Difference – why we can all learn something from children

Sarah Henchoz

In difficult times it is quite often children who can put a smile on our faces with the very matter-of-fact way in which they view the world around them. While we are all struggling to make sense of recent tragic events triggered in many ways by difference, it provides some comfort and hope to see the world through the eyes of children. Take the wonderful video clip recently produced by CBeebies in which children of different genders and races, those with disabilities and those without, were asked to explain their differences. The fact that none of them said “I am a boy, she is a girl”, “I am black, he is white” or “she is in a wheelchair, I am not” (and instead focussed on much more important things such as who was the best dancer) just shows that the labels we apply and the stereotypes (whether conscious or otherwise) that exist are of our own making.

Take also the male students at a school in Exeter who, when they were told they had to wear long trousers to school this week despite the hot weather, took matters into their own hands and wore skirts like their female classmates. Faced with the boys’ attempts to get gender equality in the school dress code (not to mention their bravery and creative thinking), the school has agreed to review the uniform policy.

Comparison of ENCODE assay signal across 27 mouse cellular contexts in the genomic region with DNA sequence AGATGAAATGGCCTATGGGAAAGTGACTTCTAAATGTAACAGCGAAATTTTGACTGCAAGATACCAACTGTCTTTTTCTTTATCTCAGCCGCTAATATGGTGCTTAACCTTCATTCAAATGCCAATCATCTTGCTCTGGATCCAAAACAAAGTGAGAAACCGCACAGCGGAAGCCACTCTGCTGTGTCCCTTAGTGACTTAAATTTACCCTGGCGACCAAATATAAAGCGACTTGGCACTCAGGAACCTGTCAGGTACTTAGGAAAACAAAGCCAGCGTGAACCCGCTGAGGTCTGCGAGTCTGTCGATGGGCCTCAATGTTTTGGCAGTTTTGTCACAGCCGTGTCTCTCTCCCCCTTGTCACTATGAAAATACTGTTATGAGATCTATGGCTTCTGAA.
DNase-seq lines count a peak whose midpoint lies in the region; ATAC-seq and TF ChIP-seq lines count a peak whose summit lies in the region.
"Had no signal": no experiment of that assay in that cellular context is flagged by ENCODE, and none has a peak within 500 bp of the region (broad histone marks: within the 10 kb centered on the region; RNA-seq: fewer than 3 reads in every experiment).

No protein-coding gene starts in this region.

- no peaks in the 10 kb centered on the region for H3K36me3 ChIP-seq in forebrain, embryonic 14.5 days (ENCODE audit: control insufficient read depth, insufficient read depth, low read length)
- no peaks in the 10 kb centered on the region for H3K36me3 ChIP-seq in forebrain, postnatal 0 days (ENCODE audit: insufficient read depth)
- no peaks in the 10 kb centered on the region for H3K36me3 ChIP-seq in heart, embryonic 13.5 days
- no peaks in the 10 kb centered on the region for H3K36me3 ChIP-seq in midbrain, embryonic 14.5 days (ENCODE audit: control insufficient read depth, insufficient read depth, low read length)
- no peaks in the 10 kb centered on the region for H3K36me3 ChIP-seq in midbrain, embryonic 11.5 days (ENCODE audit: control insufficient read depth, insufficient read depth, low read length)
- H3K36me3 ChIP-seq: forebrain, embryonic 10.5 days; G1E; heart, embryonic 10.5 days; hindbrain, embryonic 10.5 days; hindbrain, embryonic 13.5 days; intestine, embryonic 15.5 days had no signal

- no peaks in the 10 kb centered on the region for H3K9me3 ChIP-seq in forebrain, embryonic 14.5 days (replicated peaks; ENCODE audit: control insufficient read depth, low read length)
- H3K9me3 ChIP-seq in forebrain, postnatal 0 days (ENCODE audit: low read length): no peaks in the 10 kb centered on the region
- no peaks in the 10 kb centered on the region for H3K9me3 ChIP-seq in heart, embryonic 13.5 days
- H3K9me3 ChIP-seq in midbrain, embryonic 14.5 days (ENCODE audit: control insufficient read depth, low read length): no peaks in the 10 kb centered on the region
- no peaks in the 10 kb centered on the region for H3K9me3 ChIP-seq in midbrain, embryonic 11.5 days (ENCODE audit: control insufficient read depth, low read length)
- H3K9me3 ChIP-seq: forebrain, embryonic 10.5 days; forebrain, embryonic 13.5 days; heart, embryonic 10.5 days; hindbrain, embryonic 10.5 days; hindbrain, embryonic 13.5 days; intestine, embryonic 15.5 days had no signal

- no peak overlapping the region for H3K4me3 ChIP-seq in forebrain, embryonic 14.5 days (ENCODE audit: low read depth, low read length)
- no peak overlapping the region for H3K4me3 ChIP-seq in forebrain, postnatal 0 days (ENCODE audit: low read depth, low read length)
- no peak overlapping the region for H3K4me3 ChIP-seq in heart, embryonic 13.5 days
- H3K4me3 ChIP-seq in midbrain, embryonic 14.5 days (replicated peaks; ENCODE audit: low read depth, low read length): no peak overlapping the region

Removing stereotypes and bias is such an important part of creating a level playing field and encouraging greater diversity in the workplace. So today I challenge you to try and describe how you and your colleagues are different without referring to gender, age, race etc. Embrace your differences and the positive impact those differences have on your business.

Comments published on Employment Talk do not necessarily reflect the views of Allen & Overy.

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